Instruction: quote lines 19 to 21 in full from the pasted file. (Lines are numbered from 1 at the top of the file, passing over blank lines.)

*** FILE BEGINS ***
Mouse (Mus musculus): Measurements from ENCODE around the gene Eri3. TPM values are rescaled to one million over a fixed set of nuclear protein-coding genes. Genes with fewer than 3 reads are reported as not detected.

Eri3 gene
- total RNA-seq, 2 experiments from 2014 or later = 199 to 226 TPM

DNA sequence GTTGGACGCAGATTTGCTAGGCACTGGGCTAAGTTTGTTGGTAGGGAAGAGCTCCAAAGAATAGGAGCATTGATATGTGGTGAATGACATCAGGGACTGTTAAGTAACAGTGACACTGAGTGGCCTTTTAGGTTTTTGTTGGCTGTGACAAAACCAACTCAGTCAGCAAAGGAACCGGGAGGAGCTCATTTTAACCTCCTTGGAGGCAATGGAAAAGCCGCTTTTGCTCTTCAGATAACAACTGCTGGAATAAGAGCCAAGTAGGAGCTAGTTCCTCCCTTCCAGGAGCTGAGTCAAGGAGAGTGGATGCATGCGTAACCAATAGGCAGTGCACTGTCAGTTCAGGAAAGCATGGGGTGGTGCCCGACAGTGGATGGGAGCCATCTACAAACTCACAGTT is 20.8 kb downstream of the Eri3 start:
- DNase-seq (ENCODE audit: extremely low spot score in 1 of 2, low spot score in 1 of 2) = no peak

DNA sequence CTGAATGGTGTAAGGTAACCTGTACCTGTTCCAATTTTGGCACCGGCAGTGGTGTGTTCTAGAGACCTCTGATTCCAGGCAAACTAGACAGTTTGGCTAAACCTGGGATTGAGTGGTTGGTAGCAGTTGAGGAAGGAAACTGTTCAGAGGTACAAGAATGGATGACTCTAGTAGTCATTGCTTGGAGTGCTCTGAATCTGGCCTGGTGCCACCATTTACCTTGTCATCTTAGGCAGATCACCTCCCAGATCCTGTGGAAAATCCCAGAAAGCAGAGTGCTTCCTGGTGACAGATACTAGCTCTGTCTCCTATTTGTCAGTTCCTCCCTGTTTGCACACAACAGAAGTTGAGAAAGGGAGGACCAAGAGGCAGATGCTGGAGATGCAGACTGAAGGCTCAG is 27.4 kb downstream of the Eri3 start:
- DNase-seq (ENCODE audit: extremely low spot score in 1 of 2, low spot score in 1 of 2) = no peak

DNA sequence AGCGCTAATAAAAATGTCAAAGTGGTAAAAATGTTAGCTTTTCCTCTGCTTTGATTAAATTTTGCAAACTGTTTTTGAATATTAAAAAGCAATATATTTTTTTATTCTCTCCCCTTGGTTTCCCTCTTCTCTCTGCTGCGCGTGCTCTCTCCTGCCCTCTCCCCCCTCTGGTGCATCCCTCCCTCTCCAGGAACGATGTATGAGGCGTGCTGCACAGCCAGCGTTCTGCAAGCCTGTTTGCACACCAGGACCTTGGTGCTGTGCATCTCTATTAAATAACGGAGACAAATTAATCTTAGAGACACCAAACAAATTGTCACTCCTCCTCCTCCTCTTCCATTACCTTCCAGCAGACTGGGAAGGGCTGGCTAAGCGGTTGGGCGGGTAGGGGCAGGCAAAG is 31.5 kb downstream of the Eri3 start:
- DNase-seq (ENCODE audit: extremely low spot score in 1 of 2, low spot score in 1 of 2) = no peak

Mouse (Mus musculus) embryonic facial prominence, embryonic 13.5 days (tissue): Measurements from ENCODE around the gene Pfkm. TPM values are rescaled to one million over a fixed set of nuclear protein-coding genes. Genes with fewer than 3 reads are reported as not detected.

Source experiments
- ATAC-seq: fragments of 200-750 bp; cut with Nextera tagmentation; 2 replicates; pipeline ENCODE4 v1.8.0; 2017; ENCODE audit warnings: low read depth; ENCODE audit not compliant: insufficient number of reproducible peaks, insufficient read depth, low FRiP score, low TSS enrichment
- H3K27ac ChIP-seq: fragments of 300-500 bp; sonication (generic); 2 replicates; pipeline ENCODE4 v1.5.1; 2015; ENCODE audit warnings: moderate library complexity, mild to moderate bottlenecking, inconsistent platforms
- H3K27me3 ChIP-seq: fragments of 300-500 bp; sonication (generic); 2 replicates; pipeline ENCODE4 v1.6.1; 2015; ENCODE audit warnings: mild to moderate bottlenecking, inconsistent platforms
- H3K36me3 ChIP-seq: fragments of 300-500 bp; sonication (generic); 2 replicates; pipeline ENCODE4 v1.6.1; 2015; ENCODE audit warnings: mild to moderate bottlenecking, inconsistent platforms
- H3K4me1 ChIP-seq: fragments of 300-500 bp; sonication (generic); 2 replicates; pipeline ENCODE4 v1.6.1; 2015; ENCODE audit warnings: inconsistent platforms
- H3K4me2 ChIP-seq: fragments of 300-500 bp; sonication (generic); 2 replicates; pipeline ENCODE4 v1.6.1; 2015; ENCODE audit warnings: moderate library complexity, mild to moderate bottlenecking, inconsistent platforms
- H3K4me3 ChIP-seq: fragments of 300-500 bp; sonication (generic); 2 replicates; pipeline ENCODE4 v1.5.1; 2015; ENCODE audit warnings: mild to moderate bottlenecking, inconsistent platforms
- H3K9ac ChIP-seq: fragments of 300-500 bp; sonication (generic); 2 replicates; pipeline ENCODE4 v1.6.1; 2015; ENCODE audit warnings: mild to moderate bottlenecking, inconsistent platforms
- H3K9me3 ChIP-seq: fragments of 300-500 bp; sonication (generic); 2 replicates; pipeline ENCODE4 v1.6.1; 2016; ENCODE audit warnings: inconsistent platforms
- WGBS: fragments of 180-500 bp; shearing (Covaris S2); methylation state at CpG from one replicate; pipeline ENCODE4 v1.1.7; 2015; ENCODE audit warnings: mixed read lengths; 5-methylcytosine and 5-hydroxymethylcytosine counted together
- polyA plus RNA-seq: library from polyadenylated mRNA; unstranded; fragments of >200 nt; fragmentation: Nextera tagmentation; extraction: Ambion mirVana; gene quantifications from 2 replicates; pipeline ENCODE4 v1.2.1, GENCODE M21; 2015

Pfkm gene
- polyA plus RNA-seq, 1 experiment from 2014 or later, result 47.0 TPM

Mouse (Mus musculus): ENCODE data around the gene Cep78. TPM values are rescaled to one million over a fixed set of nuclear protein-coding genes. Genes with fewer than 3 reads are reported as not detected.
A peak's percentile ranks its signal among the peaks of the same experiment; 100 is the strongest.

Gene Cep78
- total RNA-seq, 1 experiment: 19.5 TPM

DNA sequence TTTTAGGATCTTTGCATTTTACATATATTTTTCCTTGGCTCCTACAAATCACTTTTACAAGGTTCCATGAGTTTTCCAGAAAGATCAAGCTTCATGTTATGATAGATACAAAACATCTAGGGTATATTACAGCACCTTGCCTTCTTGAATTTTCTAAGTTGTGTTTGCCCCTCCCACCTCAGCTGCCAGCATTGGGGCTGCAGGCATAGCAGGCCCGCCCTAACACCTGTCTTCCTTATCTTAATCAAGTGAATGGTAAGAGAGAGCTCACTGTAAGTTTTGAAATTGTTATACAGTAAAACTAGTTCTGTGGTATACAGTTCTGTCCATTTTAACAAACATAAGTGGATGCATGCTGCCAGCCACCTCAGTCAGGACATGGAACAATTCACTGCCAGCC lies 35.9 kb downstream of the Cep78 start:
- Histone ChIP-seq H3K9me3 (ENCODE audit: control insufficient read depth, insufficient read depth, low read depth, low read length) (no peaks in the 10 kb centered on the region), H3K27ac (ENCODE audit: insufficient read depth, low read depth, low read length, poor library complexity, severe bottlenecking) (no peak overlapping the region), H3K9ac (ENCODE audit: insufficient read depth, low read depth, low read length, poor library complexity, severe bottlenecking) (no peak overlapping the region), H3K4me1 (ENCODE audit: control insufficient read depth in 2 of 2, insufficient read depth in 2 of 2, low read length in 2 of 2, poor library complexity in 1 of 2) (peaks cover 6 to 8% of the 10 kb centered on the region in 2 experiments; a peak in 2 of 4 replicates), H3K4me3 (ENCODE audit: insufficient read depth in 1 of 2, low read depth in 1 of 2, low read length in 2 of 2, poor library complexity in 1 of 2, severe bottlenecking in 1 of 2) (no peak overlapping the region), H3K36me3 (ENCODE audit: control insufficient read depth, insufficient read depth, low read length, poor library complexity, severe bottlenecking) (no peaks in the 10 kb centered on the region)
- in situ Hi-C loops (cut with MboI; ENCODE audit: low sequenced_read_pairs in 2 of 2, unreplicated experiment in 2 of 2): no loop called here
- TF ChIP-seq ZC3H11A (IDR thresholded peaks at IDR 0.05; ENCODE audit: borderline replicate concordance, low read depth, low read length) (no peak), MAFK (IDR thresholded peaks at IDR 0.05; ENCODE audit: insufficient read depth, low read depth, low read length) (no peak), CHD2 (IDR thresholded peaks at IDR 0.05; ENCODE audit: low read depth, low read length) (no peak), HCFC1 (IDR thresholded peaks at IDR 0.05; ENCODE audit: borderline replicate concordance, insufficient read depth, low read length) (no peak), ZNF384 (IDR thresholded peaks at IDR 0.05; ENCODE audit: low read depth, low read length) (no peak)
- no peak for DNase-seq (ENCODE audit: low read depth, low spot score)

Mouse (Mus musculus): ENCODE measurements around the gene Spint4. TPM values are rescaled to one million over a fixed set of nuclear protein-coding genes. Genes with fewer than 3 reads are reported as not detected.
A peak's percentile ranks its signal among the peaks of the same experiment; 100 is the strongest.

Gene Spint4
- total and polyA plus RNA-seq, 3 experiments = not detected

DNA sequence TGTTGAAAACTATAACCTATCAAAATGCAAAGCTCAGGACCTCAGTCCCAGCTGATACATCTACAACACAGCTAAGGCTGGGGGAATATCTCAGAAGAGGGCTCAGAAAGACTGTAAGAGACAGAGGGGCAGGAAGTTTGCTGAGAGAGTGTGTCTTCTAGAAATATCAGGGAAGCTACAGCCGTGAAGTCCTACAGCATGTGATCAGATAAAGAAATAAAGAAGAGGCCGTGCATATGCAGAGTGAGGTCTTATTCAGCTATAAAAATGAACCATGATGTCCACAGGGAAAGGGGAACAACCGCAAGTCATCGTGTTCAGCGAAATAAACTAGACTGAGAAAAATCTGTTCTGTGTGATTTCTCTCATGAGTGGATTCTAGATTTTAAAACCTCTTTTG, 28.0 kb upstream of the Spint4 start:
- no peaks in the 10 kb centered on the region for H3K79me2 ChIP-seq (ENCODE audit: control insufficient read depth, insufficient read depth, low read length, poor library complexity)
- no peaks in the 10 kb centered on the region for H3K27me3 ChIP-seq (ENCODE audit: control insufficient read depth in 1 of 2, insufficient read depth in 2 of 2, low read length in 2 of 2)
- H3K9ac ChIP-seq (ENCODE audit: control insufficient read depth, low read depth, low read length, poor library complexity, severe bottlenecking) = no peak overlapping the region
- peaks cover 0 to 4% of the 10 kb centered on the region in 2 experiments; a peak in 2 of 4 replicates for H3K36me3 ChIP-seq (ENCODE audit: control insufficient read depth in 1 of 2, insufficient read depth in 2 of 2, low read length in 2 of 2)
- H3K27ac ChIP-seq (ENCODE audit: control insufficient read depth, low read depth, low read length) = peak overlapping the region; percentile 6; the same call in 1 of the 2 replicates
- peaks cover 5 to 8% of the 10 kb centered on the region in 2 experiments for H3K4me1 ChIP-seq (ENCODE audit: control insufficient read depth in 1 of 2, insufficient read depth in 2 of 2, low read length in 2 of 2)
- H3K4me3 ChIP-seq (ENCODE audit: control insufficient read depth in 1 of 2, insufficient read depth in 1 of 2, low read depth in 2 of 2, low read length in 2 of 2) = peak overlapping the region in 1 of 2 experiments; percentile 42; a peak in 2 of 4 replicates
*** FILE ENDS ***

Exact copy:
- H3K9ac ChIP-seq: fragments of 300-500 bp; sonication (generic); 2 replicates; pipeline ENCODE4 v1.6.1; 2015; ENCODE audit warnings: mild to moderate bottlenecking, inconsistent platforms
- H3K9me3 ChIP-seq: fragments of 300-500 bp; sonication (generic); 2 replicates; pipeline ENCODE4 v1.6.1; 2016; ENCODE audit warnings: inconsistent platforms
- WGBS: fragments of 180-500 bp; shearing (Covaris S2); methylation state at CpG from one replicate; pipeline ENCODE4 v1.1.7; 2015; ENCODE audit warnings: mixed read lengths; 5-methylcytosine and 5-hydroxymethylcytosine counted together